Center for Student Opportunity (Washington Metropolitan Area) – $20,900 to hold six college workshops for first-generation college bound students and their families, and distribute its annual college guide to 52 high schools that serve the majority of low-income students.
College Access Fairfax (Fairfax, VA) – $10,870 to support the Financial Aid Champion Program, which provides FAFSA completion guidance to low-income students and parents at four high schools.
Journey Through Hallowed Ground (Loudoun, VA) – $35,000 to expand access to Extreme Journey, a two-week, experiential history-based summer camp to 100 additional middle school students in Loudoun and Fauquier Counties.
2014 GRant RECIPIENTS
826DC (Washington, DC) -- $20,000 to support the Young Author’s Book Project to provide a year-long writing and publishing opportunity to approximately 50 DC public school students, which culminates in a published anthology of student work.
Bowen McCauley Dance (Arlington, VA) -- $15,000 to provide dance training to approximately 30 students in the 2014-15 academic year residency program at Arlington’s Kenmore Middle School and professional development workshops to teachers to integrate art in their classroom curriculum.
First Star Inc. Greater Washington Academy (Washington, DC) -- $25,000 to support approximately 30 students in First Star’s four-week residential summer immersion program at George Washington University. The program includes college-level coursework, intensive core academic classes, workshops, and more.
Higher Achievement Program Inc. (Washington, DC) -- $35,000 to support summer staff salaries and enrichment activities at HAP’s six summer academies in Washington, DC, and Alexandria, which serve 570 students in grades 5-8. The academy consists of advanced curriculum, field trips, high school transition and college preparation workshops, and high school and college visits.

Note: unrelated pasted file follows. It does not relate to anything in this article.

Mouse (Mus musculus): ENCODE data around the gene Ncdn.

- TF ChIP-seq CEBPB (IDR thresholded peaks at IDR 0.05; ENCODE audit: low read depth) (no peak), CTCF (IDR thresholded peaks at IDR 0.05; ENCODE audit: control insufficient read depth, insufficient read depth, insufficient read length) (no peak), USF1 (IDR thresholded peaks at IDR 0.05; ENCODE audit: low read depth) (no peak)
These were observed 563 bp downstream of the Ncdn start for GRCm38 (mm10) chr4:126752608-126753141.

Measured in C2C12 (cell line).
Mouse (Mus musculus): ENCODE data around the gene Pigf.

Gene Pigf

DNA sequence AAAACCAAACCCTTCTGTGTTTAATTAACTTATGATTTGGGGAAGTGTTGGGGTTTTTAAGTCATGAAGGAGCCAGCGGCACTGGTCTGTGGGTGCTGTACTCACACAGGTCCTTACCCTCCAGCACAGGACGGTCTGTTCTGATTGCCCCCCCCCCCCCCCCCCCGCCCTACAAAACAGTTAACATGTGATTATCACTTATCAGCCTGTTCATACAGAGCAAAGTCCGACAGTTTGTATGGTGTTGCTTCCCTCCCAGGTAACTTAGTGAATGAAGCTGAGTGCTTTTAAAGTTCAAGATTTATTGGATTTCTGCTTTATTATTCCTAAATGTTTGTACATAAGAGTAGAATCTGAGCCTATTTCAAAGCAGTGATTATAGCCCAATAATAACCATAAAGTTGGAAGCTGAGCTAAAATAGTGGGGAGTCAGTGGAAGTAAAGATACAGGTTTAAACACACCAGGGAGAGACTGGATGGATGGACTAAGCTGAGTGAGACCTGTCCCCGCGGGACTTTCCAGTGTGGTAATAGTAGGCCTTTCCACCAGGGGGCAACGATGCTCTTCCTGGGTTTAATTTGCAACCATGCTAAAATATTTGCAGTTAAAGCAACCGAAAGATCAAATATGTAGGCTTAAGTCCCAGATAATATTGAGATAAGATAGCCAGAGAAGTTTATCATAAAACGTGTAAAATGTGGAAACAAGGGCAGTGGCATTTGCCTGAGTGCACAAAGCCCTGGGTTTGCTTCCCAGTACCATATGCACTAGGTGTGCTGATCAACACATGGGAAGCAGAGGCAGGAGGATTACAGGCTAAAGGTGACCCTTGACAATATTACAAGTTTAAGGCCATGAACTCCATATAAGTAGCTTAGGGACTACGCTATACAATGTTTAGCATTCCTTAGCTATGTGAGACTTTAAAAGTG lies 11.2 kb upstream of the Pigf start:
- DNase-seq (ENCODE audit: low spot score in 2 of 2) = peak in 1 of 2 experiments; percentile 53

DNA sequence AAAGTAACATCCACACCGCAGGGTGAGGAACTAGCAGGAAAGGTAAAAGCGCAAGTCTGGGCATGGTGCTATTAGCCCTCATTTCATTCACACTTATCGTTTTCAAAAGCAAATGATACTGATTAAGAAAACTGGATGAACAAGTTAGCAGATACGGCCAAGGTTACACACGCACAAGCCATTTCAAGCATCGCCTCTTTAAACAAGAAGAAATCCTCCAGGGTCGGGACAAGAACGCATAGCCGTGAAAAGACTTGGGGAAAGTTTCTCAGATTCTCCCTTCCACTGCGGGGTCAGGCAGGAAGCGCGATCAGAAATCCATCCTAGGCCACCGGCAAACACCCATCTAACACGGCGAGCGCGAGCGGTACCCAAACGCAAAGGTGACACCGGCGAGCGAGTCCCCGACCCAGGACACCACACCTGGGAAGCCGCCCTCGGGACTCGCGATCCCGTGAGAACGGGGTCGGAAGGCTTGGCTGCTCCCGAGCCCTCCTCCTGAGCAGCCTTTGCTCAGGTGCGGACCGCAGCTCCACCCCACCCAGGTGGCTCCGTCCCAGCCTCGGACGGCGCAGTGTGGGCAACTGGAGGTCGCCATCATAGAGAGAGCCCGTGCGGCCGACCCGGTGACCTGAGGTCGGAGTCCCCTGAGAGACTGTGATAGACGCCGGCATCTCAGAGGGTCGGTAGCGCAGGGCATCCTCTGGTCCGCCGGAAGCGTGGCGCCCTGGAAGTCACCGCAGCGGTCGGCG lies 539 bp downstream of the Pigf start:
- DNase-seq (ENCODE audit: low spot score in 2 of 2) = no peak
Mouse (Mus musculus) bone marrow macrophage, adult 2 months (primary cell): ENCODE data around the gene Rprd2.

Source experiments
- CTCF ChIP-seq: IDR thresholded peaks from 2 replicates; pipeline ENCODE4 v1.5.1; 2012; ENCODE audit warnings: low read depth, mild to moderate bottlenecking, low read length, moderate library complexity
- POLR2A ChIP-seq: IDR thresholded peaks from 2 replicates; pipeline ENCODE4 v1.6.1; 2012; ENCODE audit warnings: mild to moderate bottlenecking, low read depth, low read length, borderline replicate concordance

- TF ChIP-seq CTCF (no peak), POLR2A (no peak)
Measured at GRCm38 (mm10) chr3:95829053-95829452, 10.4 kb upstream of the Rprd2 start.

Montgomery College Foundation - Achieving Collegiate Excellence and Success (Montgomery County, MD) -- $30,480 to support 50-75 ACES students in grades 9-12 identified as high-achieving and low-income by providing year-round interventions focused on college access and preparation and summer bridge programs focused on college survival skills, study habits, and time management skills. The grant will also allow Montgomery College to provide students with up to a $2,500 scholarship to attend Montgomery College in the 2014-15 academic years.
The Phillips Collection (Washington, DC) -- $30,000 to support the Museum’s Art Links: Museum-in-Residence program, which serves 60 teachers and 900 students and their families at three underserved DC public and public charter schools. The program includes teacher training, interactive museum visits, Young Artists exhibitions, family events, and transportation.
Washington Jesuit Academy (Washington, DC) -- $15,000 to support summer staff and enrichment activities for the school’s seven-week summer program for 90 students in grades 5-8. Students will receive rigorous academic instruction in core subjects and participate in a variety of enrichment activities.
Washington Tennis & Education Foundation (Washington, DC) -- $25,000 to fund salaries of staff who will work with 110 students mostly in elementary and middle school grades. Students will receive instruction and homework tutoring, in addition to professional tennis coaching. In the summer, students will participate in daily programming and compete in a national tennis tournament. WTEF was a Good Neighbor Grant recipient in 2012.
Young Playwrights’ Theater (Washington, DC) -- $10,000 to support the In-School Playwriting Program to bring professional teaching artists into high-poverty classrooms for 12 weeks to guide students in writing original plays, scenes, monologues and other dramatic works and see them performed by professional actors. In 2013-14, the program will serve 2,000 students in 67 classrooms at 21 schools in Northern Virginia and Washington, DC. YPT was a Good Neighbor Grant recipient in 2012.
2013 GRant RECIPIENTS
American Youth Philharmonic Orchestra (Annandale, VA) -- $16,000 to support full or partial tuition scholarships for 30 to 40 musically talented, economically disadvantaged young people accepted into one of AYPO's four youth orchestras.
College Access Fairfax (Fairfax County, VA) -- $11,600 to support a Mobile Financial Aid Champion who will serve five high-need high schools by providing one-on-one financial aid assistance to 350 12th-graders and their parents.
CollegeTracks, Inc (Montgomery County, MD) -- $30,000 to provide college access services to students in two Montgomery County high schools, significantly increasing the likelihood that they will enroll in college and obtain a degree.